Representatives in the house Wednesday introduced legislation that would expand the use of a drivers license as an acceptable qualifying medical standard for pilots flying light certificated GA aircraft. The General Aviation Pilot Protection Act would set the drivers license as the medical requirement for noncommercial VFR flights in aircraft with no more than six seats and weighing 6,000 pounds, or less. As written the proposal would cover most (nearly all) single-engine aircraft, and also some twins – the Beech Baron 55 and 58, and Cessna 310, for example. But there are other conditions.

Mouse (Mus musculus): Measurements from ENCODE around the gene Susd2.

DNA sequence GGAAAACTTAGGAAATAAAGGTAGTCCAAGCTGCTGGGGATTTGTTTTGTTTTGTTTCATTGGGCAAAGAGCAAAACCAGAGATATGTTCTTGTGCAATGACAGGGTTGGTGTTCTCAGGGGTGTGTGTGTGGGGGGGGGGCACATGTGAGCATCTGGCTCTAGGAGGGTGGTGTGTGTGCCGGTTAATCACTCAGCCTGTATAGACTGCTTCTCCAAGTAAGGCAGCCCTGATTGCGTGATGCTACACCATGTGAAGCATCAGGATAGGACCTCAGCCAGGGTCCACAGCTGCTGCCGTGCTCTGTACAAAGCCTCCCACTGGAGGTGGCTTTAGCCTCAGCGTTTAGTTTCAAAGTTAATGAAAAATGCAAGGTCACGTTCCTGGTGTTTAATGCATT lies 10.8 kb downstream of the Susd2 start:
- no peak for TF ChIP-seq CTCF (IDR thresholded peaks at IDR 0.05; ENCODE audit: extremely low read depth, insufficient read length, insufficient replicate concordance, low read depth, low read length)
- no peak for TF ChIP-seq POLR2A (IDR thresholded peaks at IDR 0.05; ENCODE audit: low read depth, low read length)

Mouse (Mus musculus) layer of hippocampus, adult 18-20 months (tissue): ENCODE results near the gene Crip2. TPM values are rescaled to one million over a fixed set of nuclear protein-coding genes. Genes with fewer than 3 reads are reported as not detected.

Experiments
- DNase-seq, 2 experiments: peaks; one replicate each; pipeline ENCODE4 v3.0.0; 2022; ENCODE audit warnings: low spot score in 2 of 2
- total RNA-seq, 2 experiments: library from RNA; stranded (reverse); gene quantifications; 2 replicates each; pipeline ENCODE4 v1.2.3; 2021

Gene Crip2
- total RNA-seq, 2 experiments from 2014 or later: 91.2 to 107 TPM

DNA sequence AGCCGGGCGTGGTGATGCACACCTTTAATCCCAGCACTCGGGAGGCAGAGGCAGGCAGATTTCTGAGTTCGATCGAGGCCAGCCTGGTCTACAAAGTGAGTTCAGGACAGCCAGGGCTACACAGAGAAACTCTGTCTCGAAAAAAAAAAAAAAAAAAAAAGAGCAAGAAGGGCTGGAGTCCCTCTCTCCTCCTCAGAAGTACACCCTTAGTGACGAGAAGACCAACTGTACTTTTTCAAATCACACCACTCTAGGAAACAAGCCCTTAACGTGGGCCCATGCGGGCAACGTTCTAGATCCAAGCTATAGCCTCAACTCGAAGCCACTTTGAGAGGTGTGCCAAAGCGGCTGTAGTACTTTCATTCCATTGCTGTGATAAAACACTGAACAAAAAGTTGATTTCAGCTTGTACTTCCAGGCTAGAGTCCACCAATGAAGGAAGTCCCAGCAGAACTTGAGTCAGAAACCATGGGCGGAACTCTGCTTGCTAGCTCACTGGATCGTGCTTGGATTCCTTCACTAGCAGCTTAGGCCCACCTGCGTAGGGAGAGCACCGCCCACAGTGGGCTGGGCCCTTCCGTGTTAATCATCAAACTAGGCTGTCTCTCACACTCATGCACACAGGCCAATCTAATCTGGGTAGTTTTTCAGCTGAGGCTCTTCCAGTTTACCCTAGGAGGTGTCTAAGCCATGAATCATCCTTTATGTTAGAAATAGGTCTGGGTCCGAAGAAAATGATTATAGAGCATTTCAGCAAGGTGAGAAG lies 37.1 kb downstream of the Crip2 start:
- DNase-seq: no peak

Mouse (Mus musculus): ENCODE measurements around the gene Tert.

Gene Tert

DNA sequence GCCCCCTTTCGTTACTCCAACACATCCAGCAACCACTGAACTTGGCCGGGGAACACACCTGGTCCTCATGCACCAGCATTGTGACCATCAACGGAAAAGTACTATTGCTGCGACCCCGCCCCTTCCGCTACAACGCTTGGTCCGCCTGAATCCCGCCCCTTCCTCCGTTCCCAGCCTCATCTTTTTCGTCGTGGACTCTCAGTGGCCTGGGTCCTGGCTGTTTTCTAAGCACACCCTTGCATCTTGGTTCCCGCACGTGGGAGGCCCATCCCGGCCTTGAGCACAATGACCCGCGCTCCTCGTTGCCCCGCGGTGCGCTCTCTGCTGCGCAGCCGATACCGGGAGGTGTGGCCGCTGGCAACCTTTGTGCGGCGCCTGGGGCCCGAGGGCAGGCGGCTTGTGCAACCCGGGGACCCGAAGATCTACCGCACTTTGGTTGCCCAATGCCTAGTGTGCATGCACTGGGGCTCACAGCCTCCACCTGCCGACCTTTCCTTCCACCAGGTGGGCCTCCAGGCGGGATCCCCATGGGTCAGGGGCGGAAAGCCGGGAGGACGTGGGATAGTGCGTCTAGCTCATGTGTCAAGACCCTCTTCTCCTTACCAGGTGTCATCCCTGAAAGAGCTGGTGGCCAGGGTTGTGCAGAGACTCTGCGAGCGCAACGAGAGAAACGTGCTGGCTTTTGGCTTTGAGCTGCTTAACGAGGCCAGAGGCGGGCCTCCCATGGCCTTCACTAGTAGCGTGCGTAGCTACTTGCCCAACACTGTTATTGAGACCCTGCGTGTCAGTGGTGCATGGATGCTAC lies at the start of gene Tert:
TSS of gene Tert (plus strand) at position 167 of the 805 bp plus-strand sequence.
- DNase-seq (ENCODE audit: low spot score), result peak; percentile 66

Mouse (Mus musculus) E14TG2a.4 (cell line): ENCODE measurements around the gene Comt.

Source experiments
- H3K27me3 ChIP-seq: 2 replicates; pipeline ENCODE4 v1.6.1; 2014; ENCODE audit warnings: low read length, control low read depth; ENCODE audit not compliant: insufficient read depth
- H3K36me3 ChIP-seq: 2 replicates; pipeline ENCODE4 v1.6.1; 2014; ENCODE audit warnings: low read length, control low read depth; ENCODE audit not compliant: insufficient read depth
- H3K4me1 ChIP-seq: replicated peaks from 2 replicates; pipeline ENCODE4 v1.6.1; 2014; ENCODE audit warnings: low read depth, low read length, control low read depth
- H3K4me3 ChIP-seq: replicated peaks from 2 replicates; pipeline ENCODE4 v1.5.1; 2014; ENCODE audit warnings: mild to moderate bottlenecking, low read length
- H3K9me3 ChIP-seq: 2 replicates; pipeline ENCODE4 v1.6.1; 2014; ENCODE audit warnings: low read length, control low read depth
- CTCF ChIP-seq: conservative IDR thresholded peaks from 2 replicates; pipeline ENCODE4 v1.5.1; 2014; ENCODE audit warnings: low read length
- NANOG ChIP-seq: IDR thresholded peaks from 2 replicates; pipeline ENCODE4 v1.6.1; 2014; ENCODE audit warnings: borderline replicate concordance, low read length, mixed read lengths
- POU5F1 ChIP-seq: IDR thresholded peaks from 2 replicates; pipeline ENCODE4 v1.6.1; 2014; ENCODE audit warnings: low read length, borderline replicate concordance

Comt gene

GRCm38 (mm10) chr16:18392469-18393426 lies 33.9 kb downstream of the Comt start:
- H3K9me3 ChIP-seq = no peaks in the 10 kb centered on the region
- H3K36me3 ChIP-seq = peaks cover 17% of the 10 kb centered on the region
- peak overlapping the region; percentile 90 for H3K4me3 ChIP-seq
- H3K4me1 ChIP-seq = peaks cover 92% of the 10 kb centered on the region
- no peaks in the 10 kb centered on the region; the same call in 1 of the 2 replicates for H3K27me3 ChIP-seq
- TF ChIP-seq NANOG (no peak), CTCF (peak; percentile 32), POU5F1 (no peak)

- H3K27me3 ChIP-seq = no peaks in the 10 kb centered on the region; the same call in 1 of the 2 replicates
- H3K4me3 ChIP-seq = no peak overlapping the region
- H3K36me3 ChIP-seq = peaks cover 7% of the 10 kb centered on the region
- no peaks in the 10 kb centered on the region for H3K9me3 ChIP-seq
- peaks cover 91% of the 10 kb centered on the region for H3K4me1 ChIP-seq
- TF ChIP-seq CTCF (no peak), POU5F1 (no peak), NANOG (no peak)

Pilots would be restricted to flying no more than five passengers and at altitudes below 14,000 feet msl. They also could not operate aircraft that fly faster than 250 knots. The legislation calls on action from the FAA to review the rule after five years and report on any safety consequences observed by the rules implementation. The bill was brought forward by Representative Todd Rokita, R-Ind., and Sam Graves, R-Mo. Both men are pilots and AOPA members. The bill has picked up a handful of other sponsors, who are all members of the GA Caucus. For their part, AOPA and EAA have petitioned the FAA to lower the standards for third-class medical certifications for pilots. AOPA wrote, Wednesday, Congress has taken matters into its own hands, offering up legislation that would vastly expand the number of pilots who could fly without going through the expensive and time-consuming third-class medical certification process.